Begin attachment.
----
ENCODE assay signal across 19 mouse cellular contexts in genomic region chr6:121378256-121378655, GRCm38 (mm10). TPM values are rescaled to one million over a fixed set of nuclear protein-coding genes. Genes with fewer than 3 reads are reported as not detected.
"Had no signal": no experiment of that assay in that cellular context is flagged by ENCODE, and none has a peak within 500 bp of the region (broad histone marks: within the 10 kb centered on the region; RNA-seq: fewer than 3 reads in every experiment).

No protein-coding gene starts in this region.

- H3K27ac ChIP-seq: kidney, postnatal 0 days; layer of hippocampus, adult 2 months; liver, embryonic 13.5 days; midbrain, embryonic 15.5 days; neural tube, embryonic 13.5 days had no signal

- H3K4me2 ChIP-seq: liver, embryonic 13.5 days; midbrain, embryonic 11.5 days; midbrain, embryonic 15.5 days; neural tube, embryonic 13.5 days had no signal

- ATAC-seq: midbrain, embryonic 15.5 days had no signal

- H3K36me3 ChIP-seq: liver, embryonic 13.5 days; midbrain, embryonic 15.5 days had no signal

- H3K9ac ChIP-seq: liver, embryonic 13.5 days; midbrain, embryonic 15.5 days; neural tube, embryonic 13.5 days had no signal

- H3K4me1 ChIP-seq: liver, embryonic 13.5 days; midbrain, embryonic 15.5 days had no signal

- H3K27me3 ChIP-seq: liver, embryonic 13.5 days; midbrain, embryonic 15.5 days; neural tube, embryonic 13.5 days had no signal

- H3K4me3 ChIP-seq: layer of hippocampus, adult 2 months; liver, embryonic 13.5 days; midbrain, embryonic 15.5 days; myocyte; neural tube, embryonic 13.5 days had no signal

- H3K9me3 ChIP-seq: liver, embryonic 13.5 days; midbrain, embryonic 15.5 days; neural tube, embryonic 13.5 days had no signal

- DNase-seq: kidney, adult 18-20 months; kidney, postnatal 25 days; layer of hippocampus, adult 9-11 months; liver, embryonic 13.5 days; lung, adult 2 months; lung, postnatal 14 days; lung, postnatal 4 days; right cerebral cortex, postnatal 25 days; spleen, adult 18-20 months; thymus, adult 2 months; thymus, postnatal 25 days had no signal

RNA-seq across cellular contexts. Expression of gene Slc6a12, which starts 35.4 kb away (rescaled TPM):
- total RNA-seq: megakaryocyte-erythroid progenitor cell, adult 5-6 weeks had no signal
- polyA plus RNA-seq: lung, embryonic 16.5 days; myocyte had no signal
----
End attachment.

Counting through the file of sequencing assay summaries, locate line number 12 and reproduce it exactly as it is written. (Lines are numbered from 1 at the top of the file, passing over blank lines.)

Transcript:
- H3K9me3 ChIP-seq: liver, embryonic 13.5 days; midbrain, embryonic 15.5 days; neural tube, embryonic 13.5 days had no signal